Rare 16th century ewer and basin acquired for the nation
A very rare 16th century silver-gilt ewer and basin have been acquired for the nation and allocated to National Museums Scotland under the Acceptance in Lieu scheme.
A selection of press images can be downloaded here.
A video of Dr Godfrey Evans, Principal Curator of European Decorative Arts at National Museums Scotland discussing the acquisition can be downloaded here.
The Panmure ewer and basin go on permanent display from today [1 November] at the National Museum of Scotland in Edinburgh. They have been accepted in lieu of inheritance tax by His Majesty’s Government from the collection of the Earls of Dalhousie and allocated to National Museums Scotland by Arts Council England and Christina McKelvie, Scotland’s Minister for Culture, Europe and International Development.
During the 16th century, ewers and basins such as these were used by elite members of society for ceremonially washing hands at meals. Queen Elizabeth I alone had at least 40 sets of silver or silver-gilt ewers and basins in 1574, but today fewer than a dozen sets made in London before 1600 survive.
Created in London in 1586 or 1587 by the goldsmith HC (who was probably the Dutch immigrant goldsmith Harman Copleman), the Panmure ewer and basin would have been used ceremonially and also displayed proudly on a buffet to impress people with the owner’s wealth and status. The ritual of hand washing at a banquet, using scented rosewater, was widely practiced by royalty and aristocrats in the 16th century.
Dr Godfrey Evans, Principal Curator of European Decorative Arts at National Museums Scotland said:
“I am delighted that this remarkable set has been acquired for Scotland under the Acceptance in Lieu scheme. Most similar examples were melted down, making the Panmure ewer and basin an exceptionally rare survival. Their craftsmanship is particularly fine and the representations of lots of scaly dolphins, flying fish, snails and other weird and wonderful animals offer us a glimpse into a period when such objects demonstrated the wealth, power and sophistication of the elite.”
The Panmure ewer and basin is one of fewer than a dozen sets made in London before 1600 that are still in existence. Most of the other best sets are in Corpus Christi College, Cambridge, the Ashmolean Museum in Oxford, the Rijksmuseum in Amsterdam and the Museum of Fine Arts in Boston, Massachusetts.
In 1967, the Panmure ewer and basin were exhibited in Treasures from Scottish Houses: European Decorative Arts in what was then the Royal Scottish Museum. They are now on permanent display in the Art of Living gallery at the National Museum of Scotland. Research will now be carried out to try to discover more about their maker and how they were acquired by the important Scottish Whig politician, William Ramsay Maule, 1st Baron Panmure (1771-1852), the second son of the 8th Earl of Dalhousie and the father of the 11th Earl of Dalhousie.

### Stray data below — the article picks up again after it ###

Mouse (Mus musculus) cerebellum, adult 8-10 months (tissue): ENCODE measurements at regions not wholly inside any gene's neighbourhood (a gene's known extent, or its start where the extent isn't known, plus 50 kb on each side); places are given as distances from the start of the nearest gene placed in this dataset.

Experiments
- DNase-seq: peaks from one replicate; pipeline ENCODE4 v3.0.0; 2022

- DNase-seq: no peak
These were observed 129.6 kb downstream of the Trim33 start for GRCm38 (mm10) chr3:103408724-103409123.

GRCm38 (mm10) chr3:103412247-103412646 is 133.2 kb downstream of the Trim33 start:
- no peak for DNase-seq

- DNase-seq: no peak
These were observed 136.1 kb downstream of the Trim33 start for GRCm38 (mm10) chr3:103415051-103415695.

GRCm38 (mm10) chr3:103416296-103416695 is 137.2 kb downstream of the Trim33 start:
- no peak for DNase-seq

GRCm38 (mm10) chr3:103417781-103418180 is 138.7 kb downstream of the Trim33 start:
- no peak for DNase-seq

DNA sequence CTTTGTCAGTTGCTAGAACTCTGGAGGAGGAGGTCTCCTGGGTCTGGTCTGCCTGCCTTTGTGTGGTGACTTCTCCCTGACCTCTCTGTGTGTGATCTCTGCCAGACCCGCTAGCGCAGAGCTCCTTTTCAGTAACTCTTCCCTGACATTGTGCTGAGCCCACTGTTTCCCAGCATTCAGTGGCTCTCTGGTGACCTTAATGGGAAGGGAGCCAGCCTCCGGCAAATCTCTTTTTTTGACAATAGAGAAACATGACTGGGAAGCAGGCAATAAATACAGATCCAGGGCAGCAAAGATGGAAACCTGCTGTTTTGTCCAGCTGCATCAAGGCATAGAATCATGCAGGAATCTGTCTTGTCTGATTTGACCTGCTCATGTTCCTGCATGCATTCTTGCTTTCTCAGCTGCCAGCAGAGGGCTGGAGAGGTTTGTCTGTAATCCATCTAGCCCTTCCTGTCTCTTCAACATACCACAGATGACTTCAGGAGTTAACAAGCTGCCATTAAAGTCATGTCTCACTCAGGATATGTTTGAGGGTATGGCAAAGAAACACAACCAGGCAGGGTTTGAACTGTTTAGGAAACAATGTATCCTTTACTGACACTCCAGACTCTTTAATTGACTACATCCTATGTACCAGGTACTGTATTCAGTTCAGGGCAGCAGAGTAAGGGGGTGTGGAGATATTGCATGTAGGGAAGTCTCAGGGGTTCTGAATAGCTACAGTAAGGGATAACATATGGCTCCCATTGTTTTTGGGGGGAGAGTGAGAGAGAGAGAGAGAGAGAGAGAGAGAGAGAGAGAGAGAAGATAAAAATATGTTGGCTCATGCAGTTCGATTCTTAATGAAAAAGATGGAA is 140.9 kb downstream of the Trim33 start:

Christina McKelvie, Minister for Culture, Europe and International Development said:
“I’m really pleased National Museums Scotland is now in possession of these beautiful Renaissance pieces for the public to enjoy. These are a welcome addition to its outstanding collection, obtained through the Arts Council England’s Acceptance in Lieu Scheme.”
Notes to editors
- National Museums Scotland is one of the leading museum groups in the UK and Europe and it looks after collections of national and international importance. The organisation provides loans, partnerships, research and training in Scotland and internationally. Our individual museums are the National Museum of Scotland, the National Museum of Flight, the National Museum of Rural Life and the National War Museum. The National Museums Collection Centre in Edinburgh houses conservation and research facilities as well as collections not currently on display.
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2. The Panmure ewer and basin were acquired through the Acceptance in Lieu scheme and their acceptance settled £1,256,000 of tax.
3. The Acceptance in Lieu scheme is administered by the Arts Council. The Acceptance in Lieu Panel, chaired by Michael Clarke CBE, advises on whether property offered in lieu is of suitable importance and offered at a value which is fair to both nation and taxpayer. AIL allows those who have a bill to Inheritance Tax to pay the tax by transferring important cultural, scientific or historic objects to the nation. Material accepted under the scheme is allocated to public collections and is available for all. In the last decade this important government initiative brought £479m worth of treasures into public ownership for the enjoyment of all - see more here.
4. For more information about the Acceptance in Lieu scheme and the Arts Council, please contact: Mabel Jenkin-Smith, Communications Officer, Museums and Cultural Property, Arts Council England
5. Details of the work is as follows: An Elizabeth I rosewater ewer and basin, 1586, silver-gilt, maker’s mark ‘HC’ flanking a gauntleted arm holding a hammer, possibly for either Henry Cowley or Harman Copleman, London, 1586. Ewer: 109 ¼ oz (scratch weight), 36.5cm (height) and 1,281g (weight). Basin 45.7cm (diameter) and 2,075g (weight).